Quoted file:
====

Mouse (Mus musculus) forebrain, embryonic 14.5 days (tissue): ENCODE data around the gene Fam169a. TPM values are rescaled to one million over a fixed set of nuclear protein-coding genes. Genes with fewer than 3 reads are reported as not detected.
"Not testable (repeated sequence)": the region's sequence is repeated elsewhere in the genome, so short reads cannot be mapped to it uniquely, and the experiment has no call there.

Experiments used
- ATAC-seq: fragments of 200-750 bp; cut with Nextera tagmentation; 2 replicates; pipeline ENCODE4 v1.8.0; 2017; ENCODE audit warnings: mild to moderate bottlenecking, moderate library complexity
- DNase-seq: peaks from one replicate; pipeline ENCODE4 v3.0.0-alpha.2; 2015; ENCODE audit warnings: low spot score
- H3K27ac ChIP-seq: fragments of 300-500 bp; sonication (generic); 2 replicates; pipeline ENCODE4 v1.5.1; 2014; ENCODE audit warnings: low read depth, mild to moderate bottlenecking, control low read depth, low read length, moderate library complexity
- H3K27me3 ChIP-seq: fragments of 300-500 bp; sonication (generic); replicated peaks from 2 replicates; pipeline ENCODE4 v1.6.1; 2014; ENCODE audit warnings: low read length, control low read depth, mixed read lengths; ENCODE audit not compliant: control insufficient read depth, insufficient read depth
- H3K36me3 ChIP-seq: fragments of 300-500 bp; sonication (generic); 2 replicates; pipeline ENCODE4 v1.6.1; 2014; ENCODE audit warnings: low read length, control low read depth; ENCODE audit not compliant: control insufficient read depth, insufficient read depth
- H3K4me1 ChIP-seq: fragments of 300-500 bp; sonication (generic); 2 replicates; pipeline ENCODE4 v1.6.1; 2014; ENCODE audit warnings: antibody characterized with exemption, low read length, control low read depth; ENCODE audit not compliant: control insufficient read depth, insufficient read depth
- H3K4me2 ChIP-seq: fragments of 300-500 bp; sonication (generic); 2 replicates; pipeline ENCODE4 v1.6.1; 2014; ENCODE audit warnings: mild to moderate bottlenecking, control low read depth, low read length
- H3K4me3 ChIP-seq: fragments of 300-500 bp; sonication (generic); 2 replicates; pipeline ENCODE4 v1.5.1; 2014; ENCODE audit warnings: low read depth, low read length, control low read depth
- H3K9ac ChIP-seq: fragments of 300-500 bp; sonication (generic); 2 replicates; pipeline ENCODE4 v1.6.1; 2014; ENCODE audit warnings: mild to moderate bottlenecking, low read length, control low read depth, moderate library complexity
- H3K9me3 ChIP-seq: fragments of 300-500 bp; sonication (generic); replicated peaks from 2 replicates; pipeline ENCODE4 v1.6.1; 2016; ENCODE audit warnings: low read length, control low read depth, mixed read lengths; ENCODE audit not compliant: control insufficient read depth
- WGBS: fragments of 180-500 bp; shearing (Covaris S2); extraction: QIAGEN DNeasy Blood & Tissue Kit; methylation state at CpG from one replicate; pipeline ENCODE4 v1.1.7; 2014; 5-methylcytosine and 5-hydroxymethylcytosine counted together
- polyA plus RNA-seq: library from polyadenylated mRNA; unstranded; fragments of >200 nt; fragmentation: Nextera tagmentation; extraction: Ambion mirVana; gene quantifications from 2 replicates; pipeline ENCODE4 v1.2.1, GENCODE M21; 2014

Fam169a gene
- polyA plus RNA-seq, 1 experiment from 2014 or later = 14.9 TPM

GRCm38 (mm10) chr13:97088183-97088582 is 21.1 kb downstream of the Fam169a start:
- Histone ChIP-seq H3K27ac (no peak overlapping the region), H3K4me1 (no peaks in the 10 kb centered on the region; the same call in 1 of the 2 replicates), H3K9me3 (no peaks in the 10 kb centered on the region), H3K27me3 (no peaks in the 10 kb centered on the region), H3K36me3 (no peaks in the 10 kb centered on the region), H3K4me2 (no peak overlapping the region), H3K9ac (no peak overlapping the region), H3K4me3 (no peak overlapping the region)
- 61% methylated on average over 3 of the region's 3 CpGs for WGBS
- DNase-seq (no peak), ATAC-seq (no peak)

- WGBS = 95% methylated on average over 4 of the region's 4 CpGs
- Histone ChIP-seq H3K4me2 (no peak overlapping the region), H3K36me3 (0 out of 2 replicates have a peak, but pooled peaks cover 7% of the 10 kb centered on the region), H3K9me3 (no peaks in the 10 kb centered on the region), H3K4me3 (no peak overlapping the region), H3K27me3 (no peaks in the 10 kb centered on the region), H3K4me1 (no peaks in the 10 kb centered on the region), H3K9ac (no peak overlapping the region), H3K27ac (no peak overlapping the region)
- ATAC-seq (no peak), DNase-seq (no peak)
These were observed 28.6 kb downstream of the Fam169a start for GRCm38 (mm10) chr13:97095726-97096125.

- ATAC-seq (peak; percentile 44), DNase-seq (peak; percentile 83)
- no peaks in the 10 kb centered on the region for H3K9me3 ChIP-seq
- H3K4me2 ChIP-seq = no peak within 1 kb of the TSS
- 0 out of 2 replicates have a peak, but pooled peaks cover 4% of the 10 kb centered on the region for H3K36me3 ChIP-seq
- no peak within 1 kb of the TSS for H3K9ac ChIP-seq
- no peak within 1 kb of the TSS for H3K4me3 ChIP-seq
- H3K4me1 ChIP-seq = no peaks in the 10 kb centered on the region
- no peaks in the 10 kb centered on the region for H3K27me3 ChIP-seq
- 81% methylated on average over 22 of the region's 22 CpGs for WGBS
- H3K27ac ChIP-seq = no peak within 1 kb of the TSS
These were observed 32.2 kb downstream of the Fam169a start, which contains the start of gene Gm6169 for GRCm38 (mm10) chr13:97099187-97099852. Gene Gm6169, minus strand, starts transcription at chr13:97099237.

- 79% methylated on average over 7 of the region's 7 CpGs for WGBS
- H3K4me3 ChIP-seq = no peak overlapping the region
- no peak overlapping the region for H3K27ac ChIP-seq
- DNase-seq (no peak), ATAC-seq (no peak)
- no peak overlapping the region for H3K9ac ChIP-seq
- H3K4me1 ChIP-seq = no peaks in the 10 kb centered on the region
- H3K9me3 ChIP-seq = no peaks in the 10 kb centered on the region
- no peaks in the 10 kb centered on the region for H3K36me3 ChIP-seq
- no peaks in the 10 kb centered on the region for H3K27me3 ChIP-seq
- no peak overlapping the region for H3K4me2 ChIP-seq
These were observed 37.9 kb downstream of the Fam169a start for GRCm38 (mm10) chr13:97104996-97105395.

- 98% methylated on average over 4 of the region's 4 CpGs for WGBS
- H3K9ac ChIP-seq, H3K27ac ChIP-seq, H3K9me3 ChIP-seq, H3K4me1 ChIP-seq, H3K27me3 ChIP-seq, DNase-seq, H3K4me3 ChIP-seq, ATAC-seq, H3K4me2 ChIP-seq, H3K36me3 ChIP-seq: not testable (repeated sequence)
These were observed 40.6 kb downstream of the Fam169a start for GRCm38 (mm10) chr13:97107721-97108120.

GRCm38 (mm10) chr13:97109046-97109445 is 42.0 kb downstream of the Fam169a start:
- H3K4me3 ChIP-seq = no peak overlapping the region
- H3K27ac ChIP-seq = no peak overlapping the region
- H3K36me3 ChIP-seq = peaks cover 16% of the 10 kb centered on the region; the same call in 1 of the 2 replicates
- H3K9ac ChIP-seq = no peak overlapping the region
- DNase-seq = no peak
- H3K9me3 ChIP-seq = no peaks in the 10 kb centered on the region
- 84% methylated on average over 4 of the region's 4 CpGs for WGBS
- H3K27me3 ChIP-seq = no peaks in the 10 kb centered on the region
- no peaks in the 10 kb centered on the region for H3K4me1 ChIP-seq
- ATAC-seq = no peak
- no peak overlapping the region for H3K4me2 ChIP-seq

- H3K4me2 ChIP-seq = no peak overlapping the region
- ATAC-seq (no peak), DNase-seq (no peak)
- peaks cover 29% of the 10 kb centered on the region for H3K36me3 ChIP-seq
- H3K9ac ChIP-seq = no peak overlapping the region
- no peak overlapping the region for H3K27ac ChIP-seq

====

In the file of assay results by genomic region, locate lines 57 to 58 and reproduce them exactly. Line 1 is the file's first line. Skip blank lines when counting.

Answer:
- H3K9me3 ChIP-seq = no peaks in the 10 kb centered on the region
- 84% methylated on average over 4 of the region's 4 CpGs for WGBS